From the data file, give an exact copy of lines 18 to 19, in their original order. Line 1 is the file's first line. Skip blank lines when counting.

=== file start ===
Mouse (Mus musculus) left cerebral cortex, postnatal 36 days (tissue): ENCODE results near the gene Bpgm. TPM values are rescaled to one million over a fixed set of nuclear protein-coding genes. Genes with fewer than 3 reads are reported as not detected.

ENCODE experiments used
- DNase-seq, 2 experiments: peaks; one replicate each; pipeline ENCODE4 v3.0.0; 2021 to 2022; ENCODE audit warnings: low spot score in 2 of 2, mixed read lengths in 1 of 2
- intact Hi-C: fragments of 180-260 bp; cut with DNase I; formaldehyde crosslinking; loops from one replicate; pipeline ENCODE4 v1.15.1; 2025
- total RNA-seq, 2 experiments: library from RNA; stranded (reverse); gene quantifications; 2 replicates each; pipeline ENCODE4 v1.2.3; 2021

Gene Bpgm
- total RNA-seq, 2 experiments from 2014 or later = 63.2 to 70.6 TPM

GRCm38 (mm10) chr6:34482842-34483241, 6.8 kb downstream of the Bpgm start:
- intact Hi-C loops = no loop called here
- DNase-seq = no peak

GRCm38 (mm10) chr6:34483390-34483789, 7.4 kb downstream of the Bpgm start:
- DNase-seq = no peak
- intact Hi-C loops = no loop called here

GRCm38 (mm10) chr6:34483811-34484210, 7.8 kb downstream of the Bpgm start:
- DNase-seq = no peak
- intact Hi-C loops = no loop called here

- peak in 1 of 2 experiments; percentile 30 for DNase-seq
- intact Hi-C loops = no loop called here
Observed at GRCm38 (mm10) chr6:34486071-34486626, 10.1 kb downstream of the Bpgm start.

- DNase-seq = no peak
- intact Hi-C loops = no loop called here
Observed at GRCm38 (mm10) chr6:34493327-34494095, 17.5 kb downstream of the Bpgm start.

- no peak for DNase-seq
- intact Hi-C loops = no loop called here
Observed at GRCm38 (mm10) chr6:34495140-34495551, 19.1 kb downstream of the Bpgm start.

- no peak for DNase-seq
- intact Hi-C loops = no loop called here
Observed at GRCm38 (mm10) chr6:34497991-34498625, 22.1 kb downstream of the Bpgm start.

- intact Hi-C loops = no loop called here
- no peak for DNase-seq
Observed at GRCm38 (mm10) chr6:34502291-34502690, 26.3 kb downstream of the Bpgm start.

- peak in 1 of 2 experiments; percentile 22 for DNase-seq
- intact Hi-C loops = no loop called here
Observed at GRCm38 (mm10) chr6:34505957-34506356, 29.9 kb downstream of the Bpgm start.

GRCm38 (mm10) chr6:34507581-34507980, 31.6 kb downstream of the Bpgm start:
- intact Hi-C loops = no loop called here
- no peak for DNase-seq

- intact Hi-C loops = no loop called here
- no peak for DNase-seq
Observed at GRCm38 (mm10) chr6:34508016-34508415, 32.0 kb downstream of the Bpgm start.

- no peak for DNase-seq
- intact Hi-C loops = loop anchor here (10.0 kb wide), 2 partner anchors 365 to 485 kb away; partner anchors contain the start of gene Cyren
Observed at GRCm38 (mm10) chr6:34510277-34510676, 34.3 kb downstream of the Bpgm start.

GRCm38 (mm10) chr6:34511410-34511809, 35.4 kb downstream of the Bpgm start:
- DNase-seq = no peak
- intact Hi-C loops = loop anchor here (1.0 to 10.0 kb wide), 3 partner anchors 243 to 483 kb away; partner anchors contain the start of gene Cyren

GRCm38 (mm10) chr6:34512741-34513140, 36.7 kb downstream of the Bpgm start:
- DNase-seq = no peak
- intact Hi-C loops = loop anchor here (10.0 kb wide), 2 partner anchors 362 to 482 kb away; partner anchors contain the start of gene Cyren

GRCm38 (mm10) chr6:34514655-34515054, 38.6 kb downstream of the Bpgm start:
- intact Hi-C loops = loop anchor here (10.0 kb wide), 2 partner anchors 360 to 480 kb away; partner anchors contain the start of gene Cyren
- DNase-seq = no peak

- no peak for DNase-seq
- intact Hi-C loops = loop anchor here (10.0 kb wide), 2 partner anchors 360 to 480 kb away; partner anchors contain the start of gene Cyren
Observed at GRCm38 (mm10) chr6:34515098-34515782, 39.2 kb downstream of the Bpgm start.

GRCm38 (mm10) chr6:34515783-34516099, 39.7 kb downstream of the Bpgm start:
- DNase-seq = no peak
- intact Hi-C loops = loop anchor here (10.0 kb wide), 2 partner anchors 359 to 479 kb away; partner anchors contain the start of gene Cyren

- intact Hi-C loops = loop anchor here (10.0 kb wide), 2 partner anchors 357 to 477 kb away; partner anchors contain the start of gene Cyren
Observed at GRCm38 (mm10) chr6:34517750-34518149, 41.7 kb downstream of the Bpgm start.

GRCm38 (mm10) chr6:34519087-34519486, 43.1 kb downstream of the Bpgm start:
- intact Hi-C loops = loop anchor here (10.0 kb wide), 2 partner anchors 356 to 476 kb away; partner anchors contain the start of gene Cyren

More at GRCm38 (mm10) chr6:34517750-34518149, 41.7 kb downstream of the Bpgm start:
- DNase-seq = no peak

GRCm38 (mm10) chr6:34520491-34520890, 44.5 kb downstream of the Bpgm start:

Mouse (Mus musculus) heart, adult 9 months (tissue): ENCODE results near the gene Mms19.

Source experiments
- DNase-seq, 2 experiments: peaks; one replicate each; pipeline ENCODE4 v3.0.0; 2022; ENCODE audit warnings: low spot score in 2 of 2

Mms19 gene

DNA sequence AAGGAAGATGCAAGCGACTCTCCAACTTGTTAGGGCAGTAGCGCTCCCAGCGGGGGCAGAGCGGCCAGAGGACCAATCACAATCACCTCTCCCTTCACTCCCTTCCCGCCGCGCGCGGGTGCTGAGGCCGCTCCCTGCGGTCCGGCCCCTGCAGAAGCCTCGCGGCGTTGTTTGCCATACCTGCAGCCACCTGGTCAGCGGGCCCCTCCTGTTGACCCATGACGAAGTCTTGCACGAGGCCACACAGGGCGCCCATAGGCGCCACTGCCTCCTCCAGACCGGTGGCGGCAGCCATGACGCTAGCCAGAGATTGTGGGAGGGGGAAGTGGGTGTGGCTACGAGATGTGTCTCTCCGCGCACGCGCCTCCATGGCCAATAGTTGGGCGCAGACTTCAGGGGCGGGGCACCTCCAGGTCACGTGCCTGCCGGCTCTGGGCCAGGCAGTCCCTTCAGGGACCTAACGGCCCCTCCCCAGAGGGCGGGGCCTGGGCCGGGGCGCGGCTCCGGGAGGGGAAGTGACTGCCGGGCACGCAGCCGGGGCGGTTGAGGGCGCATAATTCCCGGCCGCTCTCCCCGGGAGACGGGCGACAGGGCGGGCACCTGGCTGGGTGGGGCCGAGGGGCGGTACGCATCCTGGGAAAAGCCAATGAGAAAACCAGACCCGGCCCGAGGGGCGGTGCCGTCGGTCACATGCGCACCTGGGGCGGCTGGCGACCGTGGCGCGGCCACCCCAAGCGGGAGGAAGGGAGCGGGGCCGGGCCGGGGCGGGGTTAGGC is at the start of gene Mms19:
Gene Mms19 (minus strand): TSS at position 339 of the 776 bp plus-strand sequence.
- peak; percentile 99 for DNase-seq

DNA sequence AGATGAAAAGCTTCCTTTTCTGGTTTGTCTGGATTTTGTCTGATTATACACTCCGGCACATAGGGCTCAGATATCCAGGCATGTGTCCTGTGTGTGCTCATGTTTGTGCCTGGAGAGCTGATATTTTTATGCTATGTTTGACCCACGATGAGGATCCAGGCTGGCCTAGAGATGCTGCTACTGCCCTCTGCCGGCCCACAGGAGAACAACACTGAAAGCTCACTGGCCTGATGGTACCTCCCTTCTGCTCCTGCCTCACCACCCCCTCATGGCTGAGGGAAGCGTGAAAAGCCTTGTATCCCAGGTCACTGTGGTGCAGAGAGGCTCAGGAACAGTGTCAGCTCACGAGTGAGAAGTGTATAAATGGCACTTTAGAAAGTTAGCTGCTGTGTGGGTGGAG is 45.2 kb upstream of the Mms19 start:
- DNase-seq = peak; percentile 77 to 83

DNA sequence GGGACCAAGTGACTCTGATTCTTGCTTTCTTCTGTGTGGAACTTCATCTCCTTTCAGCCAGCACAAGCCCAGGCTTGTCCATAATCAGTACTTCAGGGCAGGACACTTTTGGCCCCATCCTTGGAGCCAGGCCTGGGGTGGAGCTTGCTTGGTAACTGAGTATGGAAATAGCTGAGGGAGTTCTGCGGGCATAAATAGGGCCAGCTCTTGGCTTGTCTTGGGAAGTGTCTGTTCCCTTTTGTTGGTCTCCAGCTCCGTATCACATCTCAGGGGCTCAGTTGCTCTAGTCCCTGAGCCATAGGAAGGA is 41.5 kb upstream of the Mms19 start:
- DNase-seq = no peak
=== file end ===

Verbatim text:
- intact Hi-C loops = no loop called here
Observed at GRCm38 (mm10) chr6:34486071-34486626, 10.1 kb downstream of the Bpgm start.